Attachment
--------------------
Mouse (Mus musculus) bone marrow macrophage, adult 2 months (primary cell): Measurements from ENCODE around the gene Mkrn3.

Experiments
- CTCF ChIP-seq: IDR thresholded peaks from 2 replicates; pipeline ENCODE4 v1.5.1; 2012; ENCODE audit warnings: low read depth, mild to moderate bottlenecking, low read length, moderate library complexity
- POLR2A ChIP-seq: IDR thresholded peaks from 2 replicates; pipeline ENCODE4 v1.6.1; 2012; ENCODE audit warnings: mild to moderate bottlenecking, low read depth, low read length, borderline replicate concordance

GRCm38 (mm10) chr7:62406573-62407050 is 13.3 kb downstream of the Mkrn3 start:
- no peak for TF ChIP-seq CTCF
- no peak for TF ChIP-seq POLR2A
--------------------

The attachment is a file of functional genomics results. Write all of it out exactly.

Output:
Mouse (Mus musculus) bone marrow macrophage, adult 2 months (primary cell): Measurements from ENCODE around the gene Mkrn3.

Experiments
- CTCF ChIP-seq: IDR thresholded peaks from 2 replicates; pipeline ENCODE4 v1.5.1; 2012; ENCODE audit warnings: low read depth, mild to moderate bottlenecking, low read length, moderate library complexity
- POLR2A ChIP-seq: IDR thresholded peaks from 2 replicates; pipeline ENCODE4 v1.6.1; 2012; ENCODE audit warnings: mild to moderate bottlenecking, low read depth, low read length, borderline replicate concordance

GRCm38 (mm10) chr7:62406573-62407050 is 13.3 kb downstream of the Mkrn3 start:
- no peak for TF ChIP-seq CTCF
- no peak for TF ChIP-seq POLR2A